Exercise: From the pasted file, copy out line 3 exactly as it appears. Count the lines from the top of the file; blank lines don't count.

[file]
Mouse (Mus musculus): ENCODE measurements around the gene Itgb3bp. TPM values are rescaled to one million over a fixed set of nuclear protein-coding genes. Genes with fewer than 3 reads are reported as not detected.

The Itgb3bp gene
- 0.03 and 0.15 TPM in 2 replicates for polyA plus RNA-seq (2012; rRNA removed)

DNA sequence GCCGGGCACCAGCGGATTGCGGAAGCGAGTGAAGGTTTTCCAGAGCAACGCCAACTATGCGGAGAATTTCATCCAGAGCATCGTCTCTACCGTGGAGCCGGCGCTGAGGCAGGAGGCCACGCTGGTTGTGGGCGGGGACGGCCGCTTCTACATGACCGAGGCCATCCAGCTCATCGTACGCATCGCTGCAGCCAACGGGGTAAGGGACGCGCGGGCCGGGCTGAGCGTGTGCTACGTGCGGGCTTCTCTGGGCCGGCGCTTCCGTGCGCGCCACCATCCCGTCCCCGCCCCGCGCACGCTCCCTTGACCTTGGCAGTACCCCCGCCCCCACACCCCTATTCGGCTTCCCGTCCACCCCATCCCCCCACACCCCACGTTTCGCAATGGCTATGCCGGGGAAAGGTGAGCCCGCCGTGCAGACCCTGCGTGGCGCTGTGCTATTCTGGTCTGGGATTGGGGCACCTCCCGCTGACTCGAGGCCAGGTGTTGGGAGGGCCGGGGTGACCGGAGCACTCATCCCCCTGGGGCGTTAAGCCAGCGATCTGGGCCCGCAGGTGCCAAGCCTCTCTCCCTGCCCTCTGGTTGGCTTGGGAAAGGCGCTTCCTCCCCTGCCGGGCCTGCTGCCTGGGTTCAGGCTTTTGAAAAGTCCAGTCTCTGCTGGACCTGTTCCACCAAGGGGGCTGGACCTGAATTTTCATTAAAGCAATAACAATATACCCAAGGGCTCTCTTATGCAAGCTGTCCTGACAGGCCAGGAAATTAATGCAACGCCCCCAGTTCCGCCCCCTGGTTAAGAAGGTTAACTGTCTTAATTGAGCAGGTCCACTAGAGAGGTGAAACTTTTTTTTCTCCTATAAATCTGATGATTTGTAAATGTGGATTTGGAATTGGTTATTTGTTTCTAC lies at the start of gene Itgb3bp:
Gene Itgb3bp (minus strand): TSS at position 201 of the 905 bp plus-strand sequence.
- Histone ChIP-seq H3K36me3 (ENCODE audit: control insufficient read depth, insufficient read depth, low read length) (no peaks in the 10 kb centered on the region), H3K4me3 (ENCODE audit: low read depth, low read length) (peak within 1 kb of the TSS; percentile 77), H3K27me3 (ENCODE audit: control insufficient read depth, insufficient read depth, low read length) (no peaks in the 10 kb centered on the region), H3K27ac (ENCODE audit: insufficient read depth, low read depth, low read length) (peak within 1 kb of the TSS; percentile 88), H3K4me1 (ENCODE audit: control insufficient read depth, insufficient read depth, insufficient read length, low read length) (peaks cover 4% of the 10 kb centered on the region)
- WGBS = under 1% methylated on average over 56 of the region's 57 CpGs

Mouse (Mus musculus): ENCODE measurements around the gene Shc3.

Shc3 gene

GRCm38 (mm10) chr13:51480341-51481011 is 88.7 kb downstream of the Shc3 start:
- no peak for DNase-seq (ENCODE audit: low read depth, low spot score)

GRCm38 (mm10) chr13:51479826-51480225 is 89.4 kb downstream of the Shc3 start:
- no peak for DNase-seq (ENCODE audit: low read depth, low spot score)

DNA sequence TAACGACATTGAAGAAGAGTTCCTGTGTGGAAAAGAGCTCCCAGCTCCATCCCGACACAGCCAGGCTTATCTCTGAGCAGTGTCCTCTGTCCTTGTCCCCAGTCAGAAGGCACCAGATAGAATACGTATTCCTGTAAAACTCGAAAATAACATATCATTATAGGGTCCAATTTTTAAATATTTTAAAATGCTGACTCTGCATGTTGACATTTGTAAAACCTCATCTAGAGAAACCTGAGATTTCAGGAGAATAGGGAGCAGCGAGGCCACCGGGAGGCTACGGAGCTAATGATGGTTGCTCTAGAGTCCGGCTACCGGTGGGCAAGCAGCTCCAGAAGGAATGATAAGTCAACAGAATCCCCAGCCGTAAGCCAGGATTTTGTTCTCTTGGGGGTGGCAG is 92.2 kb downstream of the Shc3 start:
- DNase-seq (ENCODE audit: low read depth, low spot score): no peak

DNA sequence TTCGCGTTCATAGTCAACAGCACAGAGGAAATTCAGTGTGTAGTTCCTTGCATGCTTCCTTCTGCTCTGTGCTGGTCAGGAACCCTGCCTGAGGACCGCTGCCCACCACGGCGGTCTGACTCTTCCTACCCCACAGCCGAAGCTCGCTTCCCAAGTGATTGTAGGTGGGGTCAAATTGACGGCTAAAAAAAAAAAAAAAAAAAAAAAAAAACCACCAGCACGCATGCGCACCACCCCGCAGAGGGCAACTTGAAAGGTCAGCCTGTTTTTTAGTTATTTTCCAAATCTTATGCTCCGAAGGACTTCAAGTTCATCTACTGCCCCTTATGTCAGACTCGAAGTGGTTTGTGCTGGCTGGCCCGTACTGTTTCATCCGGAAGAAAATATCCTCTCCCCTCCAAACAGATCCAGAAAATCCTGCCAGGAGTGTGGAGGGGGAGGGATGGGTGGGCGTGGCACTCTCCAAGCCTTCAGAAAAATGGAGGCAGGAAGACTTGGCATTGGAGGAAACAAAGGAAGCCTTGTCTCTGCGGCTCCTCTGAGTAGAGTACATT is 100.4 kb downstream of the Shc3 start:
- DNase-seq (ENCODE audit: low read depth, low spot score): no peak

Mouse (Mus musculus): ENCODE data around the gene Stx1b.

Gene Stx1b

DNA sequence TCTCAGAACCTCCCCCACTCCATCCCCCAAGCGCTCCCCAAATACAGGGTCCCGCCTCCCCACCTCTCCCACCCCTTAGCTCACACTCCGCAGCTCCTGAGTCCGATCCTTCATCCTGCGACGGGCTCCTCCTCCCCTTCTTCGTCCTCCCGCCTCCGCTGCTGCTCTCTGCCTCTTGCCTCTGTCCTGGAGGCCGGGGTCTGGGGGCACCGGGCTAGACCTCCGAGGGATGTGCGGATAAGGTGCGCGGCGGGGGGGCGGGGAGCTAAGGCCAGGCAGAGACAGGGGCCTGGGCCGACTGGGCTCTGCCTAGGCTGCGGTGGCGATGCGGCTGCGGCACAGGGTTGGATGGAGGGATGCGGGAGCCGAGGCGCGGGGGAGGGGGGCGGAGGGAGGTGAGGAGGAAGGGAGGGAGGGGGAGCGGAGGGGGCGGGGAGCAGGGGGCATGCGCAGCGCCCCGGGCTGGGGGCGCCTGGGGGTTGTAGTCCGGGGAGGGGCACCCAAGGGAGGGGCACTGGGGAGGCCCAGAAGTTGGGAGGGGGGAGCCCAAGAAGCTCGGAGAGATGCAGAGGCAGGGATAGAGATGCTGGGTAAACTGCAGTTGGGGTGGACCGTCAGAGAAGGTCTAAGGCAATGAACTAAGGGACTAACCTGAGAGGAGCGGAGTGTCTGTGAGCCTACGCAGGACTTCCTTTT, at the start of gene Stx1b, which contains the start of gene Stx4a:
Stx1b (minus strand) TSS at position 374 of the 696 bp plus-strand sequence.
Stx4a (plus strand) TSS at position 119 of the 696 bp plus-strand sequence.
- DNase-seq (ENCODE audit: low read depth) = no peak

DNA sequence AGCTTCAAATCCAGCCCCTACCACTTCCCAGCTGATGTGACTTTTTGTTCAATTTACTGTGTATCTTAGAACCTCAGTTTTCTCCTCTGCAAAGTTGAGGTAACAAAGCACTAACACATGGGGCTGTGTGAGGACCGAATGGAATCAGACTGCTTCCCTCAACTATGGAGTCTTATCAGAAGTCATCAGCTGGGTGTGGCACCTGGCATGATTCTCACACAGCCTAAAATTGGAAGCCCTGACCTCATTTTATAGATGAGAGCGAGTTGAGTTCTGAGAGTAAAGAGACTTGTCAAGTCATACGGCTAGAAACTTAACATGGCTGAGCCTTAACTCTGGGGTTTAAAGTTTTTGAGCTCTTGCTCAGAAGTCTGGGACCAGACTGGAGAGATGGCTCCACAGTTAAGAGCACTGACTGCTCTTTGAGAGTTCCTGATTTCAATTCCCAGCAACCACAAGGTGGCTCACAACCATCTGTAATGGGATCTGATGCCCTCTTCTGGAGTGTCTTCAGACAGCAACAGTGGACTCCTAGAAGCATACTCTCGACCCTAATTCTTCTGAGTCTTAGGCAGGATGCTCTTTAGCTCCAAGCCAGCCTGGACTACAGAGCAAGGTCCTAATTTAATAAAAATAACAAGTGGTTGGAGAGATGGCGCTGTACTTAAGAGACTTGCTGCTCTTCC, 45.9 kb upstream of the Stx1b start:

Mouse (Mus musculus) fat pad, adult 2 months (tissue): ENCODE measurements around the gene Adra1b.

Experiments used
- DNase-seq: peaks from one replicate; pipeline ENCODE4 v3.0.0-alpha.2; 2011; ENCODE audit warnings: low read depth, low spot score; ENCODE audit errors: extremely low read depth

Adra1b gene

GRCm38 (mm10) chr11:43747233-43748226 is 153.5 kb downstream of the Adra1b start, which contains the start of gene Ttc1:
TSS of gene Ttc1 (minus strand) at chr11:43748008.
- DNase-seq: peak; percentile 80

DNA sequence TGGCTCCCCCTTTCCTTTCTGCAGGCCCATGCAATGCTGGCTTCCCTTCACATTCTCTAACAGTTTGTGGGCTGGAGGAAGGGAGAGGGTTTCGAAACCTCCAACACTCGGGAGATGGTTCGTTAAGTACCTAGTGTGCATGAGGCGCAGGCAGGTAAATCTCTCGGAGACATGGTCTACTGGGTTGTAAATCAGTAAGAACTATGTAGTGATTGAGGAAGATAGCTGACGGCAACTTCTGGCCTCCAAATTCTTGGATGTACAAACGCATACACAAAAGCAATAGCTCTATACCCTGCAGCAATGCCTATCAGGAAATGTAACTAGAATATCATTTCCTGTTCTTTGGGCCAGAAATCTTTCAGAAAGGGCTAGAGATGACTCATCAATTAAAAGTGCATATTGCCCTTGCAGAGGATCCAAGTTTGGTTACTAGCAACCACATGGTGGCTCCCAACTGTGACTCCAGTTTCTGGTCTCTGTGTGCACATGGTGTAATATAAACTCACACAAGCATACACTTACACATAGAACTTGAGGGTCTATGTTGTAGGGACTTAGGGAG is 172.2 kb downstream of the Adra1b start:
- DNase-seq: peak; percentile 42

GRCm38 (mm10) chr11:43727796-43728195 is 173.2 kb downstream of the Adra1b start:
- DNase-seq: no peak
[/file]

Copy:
- 0.03 and 0.15 TPM in 2 replicates for polyA plus RNA-seq (2012; rRNA removed)